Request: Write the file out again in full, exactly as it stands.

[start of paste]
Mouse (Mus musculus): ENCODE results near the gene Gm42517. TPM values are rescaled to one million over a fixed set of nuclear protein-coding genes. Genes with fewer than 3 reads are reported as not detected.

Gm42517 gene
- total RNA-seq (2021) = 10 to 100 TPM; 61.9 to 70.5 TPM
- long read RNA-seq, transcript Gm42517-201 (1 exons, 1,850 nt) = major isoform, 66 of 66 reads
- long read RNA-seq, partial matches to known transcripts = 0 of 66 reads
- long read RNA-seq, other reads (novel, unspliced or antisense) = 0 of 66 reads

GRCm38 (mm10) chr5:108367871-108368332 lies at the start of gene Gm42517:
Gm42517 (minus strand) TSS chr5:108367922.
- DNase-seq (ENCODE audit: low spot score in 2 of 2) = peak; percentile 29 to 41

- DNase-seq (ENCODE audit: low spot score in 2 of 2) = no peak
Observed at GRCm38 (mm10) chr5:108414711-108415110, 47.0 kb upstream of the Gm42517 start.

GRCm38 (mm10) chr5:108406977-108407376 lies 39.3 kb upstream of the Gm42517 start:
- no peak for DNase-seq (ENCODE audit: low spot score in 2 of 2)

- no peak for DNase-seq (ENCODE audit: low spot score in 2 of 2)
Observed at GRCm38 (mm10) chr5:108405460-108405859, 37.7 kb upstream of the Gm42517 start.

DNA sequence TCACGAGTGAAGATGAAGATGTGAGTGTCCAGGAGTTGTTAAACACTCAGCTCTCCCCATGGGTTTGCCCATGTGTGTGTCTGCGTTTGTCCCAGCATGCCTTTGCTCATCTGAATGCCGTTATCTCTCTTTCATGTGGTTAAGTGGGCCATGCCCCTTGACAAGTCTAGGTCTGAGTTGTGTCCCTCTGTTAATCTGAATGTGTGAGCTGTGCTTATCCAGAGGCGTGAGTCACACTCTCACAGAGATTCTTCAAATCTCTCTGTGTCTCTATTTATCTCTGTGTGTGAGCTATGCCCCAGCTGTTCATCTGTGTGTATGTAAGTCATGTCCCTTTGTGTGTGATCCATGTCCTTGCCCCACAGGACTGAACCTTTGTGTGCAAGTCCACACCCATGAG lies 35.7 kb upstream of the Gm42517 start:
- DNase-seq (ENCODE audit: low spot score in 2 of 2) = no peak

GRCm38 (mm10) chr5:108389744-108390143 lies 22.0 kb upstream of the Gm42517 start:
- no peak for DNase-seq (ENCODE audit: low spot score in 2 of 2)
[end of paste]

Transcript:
Mouse (Mus musculus): ENCODE results near the gene Gm42517. TPM values are rescaled to one million over a fixed set of nuclear protein-coding genes. Genes with fewer than 3 reads are reported as not detected.

Gm42517 gene
- total RNA-seq (2021) = 10 to 100 TPM; 61.9 to 70.5 TPM
- long read RNA-seq, transcript Gm42517-201 (1 exons, 1,850 nt) = major isoform, 66 of 66 reads
- long read RNA-seq, partial matches to known transcripts = 0 of 66 reads
- long read RNA-seq, other reads (novel, unspliced or antisense) = 0 of 66 reads

GRCm38 (mm10) chr5:108367871-108368332 lies at the start of gene Gm42517:
Gm42517 (minus strand) TSS chr5:108367922.
- DNase-seq (ENCODE audit: low spot score in 2 of 2) = peak; percentile 29 to 41

- DNase-seq (ENCODE audit: low spot score in 2 of 2) = no peak
Observed at GRCm38 (mm10) chr5:108414711-108415110, 47.0 kb upstream of the Gm42517 start.

GRCm38 (mm10) chr5:108406977-108407376 lies 39.3 kb upstream of the Gm42517 start:
- no peak for DNase-seq (ENCODE audit: low spot score in 2 of 2)

- no peak for DNase-seq (ENCODE audit: low spot score in 2 of 2)
Observed at GRCm38 (mm10) chr5:108405460-108405859, 37.7 kb upstream of the Gm42517 start.

DNA sequence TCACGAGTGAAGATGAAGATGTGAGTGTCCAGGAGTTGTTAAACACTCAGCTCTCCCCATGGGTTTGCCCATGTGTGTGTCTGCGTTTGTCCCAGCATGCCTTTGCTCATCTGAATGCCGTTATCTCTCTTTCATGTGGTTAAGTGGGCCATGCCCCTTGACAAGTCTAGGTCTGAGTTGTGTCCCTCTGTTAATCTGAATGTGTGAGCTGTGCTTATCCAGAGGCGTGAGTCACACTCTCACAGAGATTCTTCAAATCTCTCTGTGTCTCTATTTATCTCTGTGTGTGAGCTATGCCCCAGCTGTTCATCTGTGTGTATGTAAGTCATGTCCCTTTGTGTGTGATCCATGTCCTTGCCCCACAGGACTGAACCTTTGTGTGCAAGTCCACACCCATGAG lies 35.7 kb upstream of the Gm42517 start:
- DNase-seq (ENCODE audit: low spot score in 2 of 2) = no peak

GRCm38 (mm10) chr5:108389744-108390143 lies 22.0 kb upstream of the Gm42517 start:
- no peak for DNase-seq (ENCODE audit: low spot score in 2 of 2)